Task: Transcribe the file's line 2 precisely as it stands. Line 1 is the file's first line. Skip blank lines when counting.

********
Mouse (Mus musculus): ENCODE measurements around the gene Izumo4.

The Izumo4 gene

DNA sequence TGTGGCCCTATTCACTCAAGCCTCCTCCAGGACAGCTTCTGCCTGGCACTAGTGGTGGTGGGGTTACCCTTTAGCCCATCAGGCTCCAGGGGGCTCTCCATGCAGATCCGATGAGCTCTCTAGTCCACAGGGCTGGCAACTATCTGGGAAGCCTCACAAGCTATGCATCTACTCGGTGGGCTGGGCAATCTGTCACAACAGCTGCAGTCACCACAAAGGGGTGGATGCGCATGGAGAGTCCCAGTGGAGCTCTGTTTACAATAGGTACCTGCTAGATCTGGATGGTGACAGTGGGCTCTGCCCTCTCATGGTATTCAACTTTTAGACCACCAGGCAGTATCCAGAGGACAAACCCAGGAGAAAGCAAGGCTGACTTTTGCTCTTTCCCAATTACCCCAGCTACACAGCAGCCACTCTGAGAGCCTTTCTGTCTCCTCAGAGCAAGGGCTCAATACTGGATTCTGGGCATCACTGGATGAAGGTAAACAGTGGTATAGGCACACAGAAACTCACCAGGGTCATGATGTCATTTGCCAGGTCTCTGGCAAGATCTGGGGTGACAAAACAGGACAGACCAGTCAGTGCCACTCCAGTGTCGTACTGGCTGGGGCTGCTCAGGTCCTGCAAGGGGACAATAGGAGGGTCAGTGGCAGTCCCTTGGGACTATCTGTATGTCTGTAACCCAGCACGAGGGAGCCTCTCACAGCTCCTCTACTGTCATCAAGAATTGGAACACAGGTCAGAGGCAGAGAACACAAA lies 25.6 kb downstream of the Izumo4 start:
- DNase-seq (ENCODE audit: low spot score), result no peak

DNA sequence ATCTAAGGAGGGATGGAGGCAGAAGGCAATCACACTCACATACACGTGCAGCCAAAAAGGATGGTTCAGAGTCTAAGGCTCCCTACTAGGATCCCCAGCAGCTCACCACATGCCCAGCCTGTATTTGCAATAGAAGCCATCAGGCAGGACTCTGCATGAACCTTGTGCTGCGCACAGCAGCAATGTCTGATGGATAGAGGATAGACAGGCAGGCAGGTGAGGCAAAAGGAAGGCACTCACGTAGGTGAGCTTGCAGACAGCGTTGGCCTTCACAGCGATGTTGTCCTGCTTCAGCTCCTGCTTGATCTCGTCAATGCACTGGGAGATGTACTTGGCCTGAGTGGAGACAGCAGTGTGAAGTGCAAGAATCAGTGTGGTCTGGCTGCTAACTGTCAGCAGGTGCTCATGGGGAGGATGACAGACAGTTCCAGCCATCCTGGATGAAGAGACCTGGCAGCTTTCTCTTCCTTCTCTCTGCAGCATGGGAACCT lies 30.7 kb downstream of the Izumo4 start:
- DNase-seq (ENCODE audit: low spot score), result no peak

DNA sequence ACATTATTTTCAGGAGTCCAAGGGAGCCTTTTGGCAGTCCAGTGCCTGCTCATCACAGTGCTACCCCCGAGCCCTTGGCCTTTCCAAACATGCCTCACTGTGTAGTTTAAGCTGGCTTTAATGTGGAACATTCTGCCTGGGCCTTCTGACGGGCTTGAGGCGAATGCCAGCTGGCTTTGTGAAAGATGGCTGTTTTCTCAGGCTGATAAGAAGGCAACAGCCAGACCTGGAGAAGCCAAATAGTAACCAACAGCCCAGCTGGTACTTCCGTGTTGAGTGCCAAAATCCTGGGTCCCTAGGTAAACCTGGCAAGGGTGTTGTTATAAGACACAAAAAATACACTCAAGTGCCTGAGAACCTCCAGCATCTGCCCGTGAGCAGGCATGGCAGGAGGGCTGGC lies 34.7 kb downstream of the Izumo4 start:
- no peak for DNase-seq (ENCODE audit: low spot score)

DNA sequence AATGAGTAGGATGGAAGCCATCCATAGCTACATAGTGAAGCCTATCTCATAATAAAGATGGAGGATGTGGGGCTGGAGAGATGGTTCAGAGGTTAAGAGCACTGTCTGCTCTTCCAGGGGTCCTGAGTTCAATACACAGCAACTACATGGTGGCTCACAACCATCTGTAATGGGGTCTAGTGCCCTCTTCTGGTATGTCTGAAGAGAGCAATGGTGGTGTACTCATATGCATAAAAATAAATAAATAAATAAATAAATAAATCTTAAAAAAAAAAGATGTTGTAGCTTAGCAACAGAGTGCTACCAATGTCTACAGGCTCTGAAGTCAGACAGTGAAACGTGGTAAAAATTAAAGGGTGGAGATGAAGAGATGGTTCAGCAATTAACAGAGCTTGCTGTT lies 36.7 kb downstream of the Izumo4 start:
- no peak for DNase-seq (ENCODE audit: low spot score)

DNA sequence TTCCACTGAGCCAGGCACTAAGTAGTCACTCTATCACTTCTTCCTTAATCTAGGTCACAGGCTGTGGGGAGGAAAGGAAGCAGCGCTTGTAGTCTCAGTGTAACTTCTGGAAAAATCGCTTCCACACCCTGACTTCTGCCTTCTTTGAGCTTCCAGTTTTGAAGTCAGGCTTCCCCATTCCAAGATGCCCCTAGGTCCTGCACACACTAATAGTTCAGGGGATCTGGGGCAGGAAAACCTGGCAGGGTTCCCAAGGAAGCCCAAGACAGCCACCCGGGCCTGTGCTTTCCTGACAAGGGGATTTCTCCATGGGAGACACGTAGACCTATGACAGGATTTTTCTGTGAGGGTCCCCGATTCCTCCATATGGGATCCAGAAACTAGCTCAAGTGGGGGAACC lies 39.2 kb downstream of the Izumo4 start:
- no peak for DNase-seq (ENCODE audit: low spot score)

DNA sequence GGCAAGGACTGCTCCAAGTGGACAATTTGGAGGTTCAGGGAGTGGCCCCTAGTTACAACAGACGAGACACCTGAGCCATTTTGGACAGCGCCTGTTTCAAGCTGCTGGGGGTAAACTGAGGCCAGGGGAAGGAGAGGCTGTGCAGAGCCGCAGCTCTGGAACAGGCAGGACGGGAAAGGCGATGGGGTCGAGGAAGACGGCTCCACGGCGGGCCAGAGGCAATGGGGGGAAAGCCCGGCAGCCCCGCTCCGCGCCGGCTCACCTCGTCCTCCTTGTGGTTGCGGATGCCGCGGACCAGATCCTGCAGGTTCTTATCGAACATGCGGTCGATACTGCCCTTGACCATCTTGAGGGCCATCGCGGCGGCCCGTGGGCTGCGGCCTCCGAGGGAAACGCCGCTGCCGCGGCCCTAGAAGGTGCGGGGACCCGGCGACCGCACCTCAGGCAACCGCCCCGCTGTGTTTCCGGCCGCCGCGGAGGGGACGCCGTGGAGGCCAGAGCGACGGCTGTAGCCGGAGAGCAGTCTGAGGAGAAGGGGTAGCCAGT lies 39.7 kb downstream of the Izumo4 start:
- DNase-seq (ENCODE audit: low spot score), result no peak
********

The Izumo4 gene